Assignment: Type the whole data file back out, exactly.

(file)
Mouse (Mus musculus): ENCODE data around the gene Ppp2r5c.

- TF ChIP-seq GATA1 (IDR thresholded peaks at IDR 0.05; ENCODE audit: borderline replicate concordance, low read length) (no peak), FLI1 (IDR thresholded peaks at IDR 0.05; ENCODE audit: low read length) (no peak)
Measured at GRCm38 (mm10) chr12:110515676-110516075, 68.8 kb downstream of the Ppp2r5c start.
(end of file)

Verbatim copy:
Mouse (Mus musculus): ENCODE data around the gene Ppp2r5c.

- TF ChIP-seq GATA1 (IDR thresholded peaks at IDR 0.05; ENCODE audit: borderline replicate concordance, low read length) (no peak), FLI1 (IDR thresholded peaks at IDR 0.05; ENCODE audit: low read length) (no peak)
Measured at GRCm38 (mm10) chr12:110515676-110516075, 68.8 kb downstream of the Ppp2r5c start.